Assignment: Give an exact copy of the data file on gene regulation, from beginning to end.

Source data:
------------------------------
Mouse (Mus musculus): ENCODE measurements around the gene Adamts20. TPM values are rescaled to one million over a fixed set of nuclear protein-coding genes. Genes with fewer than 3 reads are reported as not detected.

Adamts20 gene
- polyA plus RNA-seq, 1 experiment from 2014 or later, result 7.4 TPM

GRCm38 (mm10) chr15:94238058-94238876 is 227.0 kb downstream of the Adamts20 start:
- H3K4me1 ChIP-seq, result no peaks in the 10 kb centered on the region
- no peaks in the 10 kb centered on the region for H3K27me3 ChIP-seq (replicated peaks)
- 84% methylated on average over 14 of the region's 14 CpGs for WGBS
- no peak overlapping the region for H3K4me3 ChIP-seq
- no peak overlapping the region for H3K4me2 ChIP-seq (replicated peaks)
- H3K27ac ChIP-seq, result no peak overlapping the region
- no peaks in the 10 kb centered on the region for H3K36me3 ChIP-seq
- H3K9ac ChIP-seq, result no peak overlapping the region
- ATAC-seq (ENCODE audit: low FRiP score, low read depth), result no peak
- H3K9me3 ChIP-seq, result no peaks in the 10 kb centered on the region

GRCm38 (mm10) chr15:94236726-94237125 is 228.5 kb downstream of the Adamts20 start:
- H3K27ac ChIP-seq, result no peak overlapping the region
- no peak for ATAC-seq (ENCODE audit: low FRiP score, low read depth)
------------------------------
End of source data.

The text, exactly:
Mouse (Mus musculus): ENCODE measurements around the gene Adamts20. TPM values are rescaled to one million over a fixed set of nuclear protein-coding genes. Genes with fewer than 3 reads are reported as not detected.

Adamts20 gene
- polyA plus RNA-seq, 1 experiment from 2014 or later, result 7.4 TPM

GRCm38 (mm10) chr15:94238058-94238876 is 227.0 kb downstream of the Adamts20 start:
- H3K4me1 ChIP-seq, result no peaks in the 10 kb centered on the region
- no peaks in the 10 kb centered on the region for H3K27me3 ChIP-seq (replicated peaks)
- 84% methylated on average over 14 of the region's 14 CpGs for WGBS
- no peak overlapping the region for H3K4me3 ChIP-seq
- no peak overlapping the region for H3K4me2 ChIP-seq (replicated peaks)
- H3K27ac ChIP-seq, result no peak overlapping the region
- no peaks in the 10 kb centered on the region for H3K36me3 ChIP-seq
- H3K9ac ChIP-seq, result no peak overlapping the region
- ATAC-seq (ENCODE audit: low FRiP score, low read depth), result no peak
- H3K9me3 ChIP-seq, result no peaks in the 10 kb centered on the region

GRCm38 (mm10) chr15:94236726-94237125 is 228.5 kb downstream of the Adamts20 start:
- H3K27ac ChIP-seq, result no peak overlapping the region
- no peak for ATAC-seq (ENCODE audit: low FRiP score, low read depth)